Happy Mango Inc. appreciates the opportunity to comment on the proposed Payday Alternative Loans (PAL) II rule. Happy Mango is a financial technology company. We provide a low-cost online lending platform that helps banks and credit unions reduce processing costs and minimize loan losses.
We applaud NCUA’s commitment to providing credit union members affordable alternatives to payday loans. We support NCUA’s permitting an extra 1000 basis points on top of the statutory interest rate for PAL loans so that credit unions may offer affordable small-dollar loans as a viable business.
We believe additional PAL products (PAL III) are necessary to meet credit union members’ needs and to make PAL a sustainable business for credit unions. In response to NCUA’s solicitation of comments on the possibility of creating a third PALs loan program (PALs III), we have the following recommendations:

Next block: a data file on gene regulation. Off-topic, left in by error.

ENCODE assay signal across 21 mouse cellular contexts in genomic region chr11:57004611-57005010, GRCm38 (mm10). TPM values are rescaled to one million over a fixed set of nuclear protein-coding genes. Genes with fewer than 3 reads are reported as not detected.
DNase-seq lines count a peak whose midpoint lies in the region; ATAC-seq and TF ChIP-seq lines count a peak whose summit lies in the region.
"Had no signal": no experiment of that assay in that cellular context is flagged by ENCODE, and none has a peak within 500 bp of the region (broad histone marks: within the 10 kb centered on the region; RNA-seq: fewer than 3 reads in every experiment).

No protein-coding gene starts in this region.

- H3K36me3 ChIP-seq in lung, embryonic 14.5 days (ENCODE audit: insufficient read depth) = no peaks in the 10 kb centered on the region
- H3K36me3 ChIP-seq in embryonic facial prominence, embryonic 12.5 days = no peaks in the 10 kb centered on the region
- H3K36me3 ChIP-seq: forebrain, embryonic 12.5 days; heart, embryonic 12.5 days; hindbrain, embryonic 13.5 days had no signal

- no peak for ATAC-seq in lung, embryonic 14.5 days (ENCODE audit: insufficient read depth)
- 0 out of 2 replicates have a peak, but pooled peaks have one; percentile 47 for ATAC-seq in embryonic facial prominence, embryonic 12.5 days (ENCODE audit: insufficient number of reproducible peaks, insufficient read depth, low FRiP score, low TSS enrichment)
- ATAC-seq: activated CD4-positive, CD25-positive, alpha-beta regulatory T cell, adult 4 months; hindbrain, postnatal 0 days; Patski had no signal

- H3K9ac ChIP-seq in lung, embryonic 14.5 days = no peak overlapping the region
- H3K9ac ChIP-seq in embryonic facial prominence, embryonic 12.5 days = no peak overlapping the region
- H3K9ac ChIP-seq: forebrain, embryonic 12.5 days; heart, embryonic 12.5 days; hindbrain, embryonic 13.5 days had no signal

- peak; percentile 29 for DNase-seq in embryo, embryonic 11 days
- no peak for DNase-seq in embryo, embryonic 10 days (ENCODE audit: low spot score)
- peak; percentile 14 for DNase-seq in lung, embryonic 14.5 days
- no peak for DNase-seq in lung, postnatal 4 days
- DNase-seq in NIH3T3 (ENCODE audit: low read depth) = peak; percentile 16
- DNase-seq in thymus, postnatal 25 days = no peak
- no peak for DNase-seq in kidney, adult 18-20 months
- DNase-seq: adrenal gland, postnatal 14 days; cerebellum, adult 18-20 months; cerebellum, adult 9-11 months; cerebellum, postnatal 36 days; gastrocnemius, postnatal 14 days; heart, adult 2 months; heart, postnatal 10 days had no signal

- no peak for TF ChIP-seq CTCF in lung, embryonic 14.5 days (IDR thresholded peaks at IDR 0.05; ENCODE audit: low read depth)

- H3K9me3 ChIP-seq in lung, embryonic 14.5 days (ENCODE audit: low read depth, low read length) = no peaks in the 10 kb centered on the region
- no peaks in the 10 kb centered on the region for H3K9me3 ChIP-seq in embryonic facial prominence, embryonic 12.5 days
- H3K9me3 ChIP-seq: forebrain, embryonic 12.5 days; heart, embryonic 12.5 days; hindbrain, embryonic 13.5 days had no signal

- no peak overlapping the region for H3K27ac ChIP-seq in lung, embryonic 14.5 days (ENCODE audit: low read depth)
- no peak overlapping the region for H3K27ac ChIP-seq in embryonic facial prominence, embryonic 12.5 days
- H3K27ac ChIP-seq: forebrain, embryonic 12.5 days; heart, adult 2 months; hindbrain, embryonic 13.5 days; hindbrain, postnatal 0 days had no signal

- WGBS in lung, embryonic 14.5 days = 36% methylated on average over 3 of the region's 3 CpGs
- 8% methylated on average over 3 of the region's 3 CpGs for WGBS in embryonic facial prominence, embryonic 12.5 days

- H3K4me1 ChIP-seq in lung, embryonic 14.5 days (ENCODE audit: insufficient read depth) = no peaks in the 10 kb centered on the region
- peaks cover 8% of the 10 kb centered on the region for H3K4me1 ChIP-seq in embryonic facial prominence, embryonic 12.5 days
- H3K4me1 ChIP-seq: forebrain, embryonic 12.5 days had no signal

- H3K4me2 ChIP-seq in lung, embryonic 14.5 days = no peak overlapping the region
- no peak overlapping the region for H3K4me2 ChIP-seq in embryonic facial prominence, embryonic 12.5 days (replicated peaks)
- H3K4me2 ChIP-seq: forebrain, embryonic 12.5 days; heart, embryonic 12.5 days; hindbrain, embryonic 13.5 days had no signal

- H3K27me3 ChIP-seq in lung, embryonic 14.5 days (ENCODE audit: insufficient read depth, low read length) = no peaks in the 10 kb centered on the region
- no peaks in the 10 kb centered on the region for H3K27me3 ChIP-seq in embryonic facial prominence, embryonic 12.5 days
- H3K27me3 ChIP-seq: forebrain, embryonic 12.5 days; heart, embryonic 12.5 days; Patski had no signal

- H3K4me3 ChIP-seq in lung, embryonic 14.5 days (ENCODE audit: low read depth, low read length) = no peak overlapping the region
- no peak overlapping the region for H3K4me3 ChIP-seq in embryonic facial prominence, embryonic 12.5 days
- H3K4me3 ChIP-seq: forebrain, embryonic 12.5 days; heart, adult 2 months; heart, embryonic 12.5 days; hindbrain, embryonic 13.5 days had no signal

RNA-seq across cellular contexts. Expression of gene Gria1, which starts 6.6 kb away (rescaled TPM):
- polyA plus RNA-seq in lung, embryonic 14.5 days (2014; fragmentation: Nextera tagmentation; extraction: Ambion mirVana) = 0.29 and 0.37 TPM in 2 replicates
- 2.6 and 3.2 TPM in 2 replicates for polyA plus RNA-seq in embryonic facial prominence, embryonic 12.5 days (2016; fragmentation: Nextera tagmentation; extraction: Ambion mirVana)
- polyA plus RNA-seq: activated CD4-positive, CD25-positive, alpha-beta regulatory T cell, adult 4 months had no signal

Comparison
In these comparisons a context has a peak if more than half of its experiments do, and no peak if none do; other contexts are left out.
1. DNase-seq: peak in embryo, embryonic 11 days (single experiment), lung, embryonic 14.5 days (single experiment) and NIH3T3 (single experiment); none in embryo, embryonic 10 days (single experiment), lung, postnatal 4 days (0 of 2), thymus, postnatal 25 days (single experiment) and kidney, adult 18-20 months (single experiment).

1. Add line of credit as a permissible product
2. Raise the interest rate and application fee cap from those under PAL I and PAL II
We are making the above recommendations based on our observation of the lending activities on our platform and on research compiled from relevant sources.
Expanding PAL with a line of credit can help millions of credit union members who are at risk of becoming payday borrowers. For lower income consumers, many of them credit union members, there is a shortage of affordable cash flow management products, and this shortage will worsen as income volatility rises.
Today credit card is the most common cash flow management product in the market. However, a significant number of lower income consumers cannot get a credit card. To qualify for a credit card, one generally needs a credit score above 600. The Consumer Financial Protection Bureau (CFPB) estimates that 45 million Americans, or 20% of US adult population, do not have credit score, and another source estimates that one third of the remaining 80% have scores below 600. That is, close to half of American consumers (approximately 100 million) do not qualify for credit cards will need an alternative for managing cash flow volatility. Many of them are credit union members.